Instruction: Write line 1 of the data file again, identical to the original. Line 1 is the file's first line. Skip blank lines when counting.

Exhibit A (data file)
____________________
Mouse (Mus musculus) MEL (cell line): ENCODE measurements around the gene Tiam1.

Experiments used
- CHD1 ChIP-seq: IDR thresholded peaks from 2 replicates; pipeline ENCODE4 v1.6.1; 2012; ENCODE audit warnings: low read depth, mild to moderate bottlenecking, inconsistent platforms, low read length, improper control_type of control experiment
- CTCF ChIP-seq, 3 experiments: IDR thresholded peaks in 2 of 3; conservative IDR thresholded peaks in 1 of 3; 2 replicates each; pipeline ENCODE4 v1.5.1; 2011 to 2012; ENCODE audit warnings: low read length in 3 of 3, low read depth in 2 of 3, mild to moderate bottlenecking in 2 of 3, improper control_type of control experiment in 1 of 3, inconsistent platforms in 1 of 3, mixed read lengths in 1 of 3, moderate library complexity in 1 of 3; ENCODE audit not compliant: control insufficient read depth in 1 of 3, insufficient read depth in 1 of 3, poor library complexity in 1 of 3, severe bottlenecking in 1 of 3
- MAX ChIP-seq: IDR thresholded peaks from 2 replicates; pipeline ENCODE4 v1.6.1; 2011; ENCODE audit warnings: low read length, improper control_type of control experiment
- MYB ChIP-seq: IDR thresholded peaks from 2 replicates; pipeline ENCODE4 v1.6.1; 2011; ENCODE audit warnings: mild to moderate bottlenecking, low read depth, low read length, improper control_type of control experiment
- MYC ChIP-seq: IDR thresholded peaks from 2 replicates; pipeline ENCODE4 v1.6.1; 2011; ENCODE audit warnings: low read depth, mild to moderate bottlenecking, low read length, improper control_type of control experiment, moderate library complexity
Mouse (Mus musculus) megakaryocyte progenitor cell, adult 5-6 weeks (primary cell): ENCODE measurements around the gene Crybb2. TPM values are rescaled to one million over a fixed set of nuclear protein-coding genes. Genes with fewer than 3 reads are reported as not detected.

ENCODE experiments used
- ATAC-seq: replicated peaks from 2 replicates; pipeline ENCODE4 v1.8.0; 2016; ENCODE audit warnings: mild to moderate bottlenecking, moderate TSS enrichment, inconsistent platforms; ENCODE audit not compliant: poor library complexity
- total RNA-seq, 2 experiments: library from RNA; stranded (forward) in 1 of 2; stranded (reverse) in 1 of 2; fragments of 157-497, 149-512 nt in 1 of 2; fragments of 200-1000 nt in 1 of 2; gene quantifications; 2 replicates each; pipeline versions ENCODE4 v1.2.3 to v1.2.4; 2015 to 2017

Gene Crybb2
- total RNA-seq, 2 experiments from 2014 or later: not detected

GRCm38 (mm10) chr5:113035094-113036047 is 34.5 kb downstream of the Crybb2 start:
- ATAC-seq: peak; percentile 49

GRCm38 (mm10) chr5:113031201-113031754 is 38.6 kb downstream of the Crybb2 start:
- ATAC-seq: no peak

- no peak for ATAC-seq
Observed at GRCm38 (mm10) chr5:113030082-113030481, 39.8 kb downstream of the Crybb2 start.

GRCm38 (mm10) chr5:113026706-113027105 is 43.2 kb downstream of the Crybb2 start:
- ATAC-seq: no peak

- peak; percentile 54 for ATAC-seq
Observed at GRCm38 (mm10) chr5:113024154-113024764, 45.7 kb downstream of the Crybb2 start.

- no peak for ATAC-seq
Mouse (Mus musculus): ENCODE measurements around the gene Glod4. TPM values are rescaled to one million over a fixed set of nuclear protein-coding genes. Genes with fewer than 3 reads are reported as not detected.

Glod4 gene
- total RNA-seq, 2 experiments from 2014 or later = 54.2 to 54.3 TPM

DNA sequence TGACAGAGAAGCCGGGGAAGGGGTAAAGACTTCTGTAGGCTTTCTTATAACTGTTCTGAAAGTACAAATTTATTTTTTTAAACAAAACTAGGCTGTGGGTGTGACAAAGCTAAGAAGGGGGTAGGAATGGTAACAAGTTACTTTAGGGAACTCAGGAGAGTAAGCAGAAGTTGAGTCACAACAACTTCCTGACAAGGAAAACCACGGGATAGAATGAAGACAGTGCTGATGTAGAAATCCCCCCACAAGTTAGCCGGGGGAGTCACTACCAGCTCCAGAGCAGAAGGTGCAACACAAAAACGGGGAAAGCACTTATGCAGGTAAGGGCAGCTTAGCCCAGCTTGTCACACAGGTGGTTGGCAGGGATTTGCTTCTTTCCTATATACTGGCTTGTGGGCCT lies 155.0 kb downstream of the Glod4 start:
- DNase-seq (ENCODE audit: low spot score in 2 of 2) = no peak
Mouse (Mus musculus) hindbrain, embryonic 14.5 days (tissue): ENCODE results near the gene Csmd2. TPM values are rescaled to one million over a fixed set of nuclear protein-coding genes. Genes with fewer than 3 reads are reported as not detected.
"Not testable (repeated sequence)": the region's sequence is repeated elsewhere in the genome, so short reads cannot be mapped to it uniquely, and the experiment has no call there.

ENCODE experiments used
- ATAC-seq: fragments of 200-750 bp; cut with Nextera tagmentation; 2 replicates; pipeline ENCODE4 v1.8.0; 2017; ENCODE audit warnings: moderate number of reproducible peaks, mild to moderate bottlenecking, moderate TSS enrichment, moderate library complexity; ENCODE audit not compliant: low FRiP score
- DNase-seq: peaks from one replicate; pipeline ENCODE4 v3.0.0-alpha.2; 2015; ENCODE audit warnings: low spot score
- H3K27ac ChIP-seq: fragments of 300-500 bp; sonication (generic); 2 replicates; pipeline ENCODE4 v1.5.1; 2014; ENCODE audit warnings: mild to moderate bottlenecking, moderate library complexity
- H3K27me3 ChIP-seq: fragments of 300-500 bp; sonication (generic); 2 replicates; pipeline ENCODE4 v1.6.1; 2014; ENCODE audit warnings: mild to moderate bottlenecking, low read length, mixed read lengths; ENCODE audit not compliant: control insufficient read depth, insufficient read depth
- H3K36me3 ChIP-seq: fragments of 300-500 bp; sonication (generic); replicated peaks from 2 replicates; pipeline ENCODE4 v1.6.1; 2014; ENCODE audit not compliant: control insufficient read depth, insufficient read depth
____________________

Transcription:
Mouse (Mus musculus) MEL (cell line): ENCODE measurements around the gene Tiam1.